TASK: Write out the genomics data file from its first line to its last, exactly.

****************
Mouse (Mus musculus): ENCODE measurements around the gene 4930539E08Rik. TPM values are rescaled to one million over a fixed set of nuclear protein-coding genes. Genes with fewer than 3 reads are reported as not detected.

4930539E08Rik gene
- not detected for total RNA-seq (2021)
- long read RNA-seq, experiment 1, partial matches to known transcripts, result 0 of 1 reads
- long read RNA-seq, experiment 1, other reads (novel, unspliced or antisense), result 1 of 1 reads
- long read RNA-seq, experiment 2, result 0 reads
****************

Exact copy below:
Mouse (Mus musculus): ENCODE measurements around the gene 4930539E08Rik. TPM values are rescaled to one million over a fixed set of nuclear protein-coding genes. Genes with fewer than 3 reads are reported as not detected.

4930539E08Rik gene
- not detected for total RNA-seq (2021)
- long read RNA-seq, experiment 1, partial matches to known transcripts, result 0 of 1 reads
- long read RNA-seq, experiment 1, other reads (novel, unspliced or antisense), result 1 of 1 reads
- long read RNA-seq, experiment 2, result 0 reads